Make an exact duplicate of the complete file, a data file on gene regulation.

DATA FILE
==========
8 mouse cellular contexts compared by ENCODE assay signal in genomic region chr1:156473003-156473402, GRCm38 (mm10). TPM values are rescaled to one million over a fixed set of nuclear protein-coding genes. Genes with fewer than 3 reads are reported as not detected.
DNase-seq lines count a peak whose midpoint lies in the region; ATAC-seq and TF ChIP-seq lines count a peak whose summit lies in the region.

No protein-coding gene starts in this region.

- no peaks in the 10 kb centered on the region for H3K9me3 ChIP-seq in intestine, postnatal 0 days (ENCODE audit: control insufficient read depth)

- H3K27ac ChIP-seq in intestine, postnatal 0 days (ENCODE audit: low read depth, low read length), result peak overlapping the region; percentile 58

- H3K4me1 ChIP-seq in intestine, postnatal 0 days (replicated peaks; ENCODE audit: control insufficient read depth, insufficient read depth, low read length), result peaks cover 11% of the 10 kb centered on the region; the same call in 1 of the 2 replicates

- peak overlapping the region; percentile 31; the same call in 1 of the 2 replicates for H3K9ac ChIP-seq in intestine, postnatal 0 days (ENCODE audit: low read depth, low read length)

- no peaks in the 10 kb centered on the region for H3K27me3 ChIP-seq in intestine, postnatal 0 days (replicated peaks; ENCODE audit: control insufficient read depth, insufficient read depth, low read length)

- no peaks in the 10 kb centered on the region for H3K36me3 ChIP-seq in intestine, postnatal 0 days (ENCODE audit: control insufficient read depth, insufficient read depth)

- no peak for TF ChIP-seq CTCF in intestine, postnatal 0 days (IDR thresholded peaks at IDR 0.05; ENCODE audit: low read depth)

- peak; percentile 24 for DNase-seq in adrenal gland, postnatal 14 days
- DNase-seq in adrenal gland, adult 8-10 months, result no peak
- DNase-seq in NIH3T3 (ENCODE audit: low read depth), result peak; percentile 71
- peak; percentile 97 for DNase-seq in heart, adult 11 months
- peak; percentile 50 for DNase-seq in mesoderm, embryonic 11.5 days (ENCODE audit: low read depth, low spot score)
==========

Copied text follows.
8 mouse cellular contexts compared by ENCODE assay signal in genomic region chr1:156473003-156473402, GRCm38 (mm10). TPM values are rescaled to one million over a fixed set of nuclear protein-coding genes. Genes with fewer than 3 reads are reported as not detected.
DNase-seq lines count a peak whose midpoint lies in the region; ATAC-seq and TF ChIP-seq lines count a peak whose summit lies in the region.

No protein-coding gene starts in this region.

- no peaks in the 10 kb centered on the region for H3K9me3 ChIP-seq in intestine, postnatal 0 days (ENCODE audit: control insufficient read depth)

- H3K27ac ChIP-seq in intestine, postnatal 0 days (ENCODE audit: low read depth, low read length), result peak overlapping the region; percentile 58

- H3K4me1 ChIP-seq in intestine, postnatal 0 days (replicated peaks; ENCODE audit: control insufficient read depth, insufficient read depth, low read length), result peaks cover 11% of the 10 kb centered on the region; the same call in 1 of the 2 replicates

- peak overlapping the region; percentile 31; the same call in 1 of the 2 replicates for H3K9ac ChIP-seq in intestine, postnatal 0 days (ENCODE audit: low read depth, low read length)

- no peaks in the 10 kb centered on the region for H3K27me3 ChIP-seq in intestine, postnatal 0 days (replicated peaks; ENCODE audit: control insufficient read depth, insufficient read depth, low read length)

- no peaks in the 10 kb centered on the region for H3K36me3 ChIP-seq in intestine, postnatal 0 days (ENCODE audit: control insufficient read depth, insufficient read depth)

- no peak for TF ChIP-seq CTCF in intestine, postnatal 0 days (IDR thresholded peaks at IDR 0.05; ENCODE audit: low read depth)

- peak; percentile 24 for DNase-seq in adrenal gland, postnatal 14 days
- DNase-seq in adrenal gland, adult 8-10 months, result no peak
- DNase-seq in NIH3T3 (ENCODE audit: low read depth), result peak; percentile 71
- peak; percentile 97 for DNase-seq in heart, adult 11 months
- peak; percentile 50 for DNase-seq in mesoderm, embryonic 11.5 days (ENCODE audit: low read depth, low spot score)